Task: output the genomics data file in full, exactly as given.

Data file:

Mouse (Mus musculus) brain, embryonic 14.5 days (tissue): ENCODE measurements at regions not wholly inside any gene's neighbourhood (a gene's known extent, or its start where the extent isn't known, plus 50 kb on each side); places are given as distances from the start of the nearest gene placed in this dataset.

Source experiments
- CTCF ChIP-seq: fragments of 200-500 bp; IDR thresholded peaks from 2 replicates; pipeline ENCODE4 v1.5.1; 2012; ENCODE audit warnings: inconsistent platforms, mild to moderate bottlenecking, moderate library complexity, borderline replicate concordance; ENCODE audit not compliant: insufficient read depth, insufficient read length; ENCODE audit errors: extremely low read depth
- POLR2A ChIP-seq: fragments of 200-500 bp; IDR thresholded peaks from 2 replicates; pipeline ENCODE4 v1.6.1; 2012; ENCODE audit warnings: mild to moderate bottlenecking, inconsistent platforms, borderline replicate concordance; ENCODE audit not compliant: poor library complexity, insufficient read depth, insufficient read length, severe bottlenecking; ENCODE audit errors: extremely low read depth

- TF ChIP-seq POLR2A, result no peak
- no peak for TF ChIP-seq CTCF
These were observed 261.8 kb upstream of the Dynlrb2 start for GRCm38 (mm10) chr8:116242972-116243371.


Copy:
Mouse (Mus musculus) brain, embryonic 14.5 days (tissue): ENCODE measurements at regions not wholly inside any gene's neighbourhood (a gene's known extent, or its start where the extent isn't known, plus 50 kb on each side); places are given as distances from the start of the nearest gene placed in this dataset.

Source experiments
- CTCF ChIP-seq: fragments of 200-500 bp; IDR thresholded peaks from 2 replicates; pipeline ENCODE4 v1.5.1; 2012; ENCODE audit warnings: inconsistent platforms, mild to moderate bottlenecking, moderate library complexity, borderline replicate concordance; ENCODE audit not compliant: insufficient read depth, insufficient read length; ENCODE audit errors: extremely low read depth
- POLR2A ChIP-seq: fragments of 200-500 bp; IDR thresholded peaks from 2 replicates; pipeline ENCODE4 v1.6.1; 2012; ENCODE audit warnings: mild to moderate bottlenecking, inconsistent platforms, borderline replicate concordance; ENCODE audit not compliant: poor library complexity, insufficient read depth, insufficient read length, severe bottlenecking; ENCODE audit errors: extremely low read depth

- TF ChIP-seq POLR2A, result no peak
- no peak for TF ChIP-seq CTCF
These were observed 261.8 kb upstream of the Dynlrb2 start for GRCm38 (mm10) chr8:116242972-116243371.